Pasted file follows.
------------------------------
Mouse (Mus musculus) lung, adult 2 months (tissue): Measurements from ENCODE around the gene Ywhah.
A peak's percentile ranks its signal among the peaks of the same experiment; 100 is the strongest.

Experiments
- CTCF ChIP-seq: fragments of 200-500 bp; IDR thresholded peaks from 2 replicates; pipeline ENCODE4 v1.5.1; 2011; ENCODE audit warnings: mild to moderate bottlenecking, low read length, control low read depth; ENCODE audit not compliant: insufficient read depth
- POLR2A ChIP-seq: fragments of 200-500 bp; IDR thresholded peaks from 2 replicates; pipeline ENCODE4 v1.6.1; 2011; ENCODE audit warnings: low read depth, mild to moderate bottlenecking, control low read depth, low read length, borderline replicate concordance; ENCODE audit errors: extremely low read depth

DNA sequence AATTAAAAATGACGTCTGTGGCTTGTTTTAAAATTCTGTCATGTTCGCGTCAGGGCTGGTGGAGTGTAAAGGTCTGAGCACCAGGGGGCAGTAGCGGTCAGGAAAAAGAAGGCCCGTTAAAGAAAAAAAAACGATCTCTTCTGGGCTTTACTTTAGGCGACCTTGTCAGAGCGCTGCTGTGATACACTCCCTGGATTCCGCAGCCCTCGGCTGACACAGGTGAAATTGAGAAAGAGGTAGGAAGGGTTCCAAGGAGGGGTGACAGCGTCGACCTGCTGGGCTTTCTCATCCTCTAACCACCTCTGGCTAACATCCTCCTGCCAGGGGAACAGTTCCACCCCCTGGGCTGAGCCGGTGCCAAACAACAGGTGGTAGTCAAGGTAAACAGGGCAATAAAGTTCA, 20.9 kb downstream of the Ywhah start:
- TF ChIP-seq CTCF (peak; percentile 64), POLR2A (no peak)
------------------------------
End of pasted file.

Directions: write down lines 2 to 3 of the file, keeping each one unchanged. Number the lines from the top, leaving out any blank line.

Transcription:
A peak's percentile ranks its signal among the peaks of the same experiment; 100 is the strongest.

Experiments